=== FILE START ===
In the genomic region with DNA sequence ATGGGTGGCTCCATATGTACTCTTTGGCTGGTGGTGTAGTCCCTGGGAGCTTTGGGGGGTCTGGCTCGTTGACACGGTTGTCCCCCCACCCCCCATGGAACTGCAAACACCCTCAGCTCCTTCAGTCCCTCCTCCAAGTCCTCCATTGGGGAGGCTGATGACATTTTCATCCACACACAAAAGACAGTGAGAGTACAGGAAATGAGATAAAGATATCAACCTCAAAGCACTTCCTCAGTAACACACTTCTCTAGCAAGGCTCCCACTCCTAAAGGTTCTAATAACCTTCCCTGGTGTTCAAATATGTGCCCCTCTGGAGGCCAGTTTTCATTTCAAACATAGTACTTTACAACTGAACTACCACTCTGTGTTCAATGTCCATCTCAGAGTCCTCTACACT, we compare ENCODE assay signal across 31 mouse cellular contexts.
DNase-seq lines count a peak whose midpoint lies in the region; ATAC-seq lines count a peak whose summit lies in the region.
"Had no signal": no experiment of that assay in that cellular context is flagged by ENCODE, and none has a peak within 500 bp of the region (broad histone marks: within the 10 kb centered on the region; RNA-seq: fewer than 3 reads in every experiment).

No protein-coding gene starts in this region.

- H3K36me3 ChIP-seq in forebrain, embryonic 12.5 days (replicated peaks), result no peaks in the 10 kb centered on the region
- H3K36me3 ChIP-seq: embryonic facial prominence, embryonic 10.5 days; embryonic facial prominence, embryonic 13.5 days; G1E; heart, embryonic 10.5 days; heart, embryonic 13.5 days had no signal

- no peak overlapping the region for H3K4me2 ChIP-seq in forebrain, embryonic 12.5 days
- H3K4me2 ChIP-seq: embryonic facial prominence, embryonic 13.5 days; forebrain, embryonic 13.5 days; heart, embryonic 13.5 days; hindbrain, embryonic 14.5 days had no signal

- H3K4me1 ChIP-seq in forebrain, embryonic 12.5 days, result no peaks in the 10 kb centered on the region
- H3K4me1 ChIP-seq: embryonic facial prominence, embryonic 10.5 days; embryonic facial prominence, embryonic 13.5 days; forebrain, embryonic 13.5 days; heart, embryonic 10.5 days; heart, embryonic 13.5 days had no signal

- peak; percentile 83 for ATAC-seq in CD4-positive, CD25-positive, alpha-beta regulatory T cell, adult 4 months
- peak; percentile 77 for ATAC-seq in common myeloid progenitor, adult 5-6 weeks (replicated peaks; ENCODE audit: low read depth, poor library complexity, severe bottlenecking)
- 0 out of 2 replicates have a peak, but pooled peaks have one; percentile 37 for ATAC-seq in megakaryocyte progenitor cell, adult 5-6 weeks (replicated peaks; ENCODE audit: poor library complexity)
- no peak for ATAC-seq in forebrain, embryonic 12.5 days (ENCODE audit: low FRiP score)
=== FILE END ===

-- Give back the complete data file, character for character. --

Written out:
In the genomic region with DNA sequence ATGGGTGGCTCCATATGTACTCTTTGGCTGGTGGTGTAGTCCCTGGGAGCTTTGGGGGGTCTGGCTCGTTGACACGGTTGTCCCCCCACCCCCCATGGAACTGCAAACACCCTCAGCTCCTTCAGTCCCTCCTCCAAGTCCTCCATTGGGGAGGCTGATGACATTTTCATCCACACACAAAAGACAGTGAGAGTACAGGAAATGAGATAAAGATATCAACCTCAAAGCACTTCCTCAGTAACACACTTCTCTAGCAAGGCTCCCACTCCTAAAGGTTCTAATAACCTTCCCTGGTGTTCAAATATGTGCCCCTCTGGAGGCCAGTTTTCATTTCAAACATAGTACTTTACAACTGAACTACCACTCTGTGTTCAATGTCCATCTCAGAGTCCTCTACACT, we compare ENCODE assay signal across 31 mouse cellular contexts.
DNase-seq lines count a peak whose midpoint lies in the region; ATAC-seq lines count a peak whose summit lies in the region.
"Had no signal": no experiment of that assay in that cellular context is flagged by ENCODE, and none has a peak within 500 bp of the region (broad histone marks: within the 10 kb centered on the region; RNA-seq: fewer than 3 reads in every experiment).

No protein-coding gene starts in this region.

- H3K36me3 ChIP-seq in forebrain, embryonic 12.5 days (replicated peaks), result no peaks in the 10 kb centered on the region
- H3K36me3 ChIP-seq: embryonic facial prominence, embryonic 10.5 days; embryonic facial prominence, embryonic 13.5 days; G1E; heart, embryonic 10.5 days; heart, embryonic 13.5 days had no signal

- no peak overlapping the region for H3K4me2 ChIP-seq in forebrain, embryonic 12.5 days
- H3K4me2 ChIP-seq: embryonic facial prominence, embryonic 13.5 days; forebrain, embryonic 13.5 days; heart, embryonic 13.5 days; hindbrain, embryonic 14.5 days had no signal

- H3K4me1 ChIP-seq in forebrain, embryonic 12.5 days, result no peaks in the 10 kb centered on the region
- H3K4me1 ChIP-seq: embryonic facial prominence, embryonic 10.5 days; embryonic facial prominence, embryonic 13.5 days; forebrain, embryonic 13.5 days; heart, embryonic 10.5 days; heart, embryonic 13.5 days had no signal

- peak; percentile 83 for ATAC-seq in CD4-positive, CD25-positive, alpha-beta regulatory T cell, adult 4 months
- peak; percentile 77 for ATAC-seq in common myeloid progenitor, adult 5-6 weeks (replicated peaks; ENCODE audit: low read depth, poor library complexity, severe bottlenecking)
- 0 out of 2 replicates have a peak, but pooled peaks have one; percentile 37 for ATAC-seq in megakaryocyte progenitor cell, adult 5-6 weeks (replicated peaks; ENCODE audit: poor library complexity)
- no peak for ATAC-seq in forebrain, embryonic 12.5 days (ENCODE audit: low FRiP score)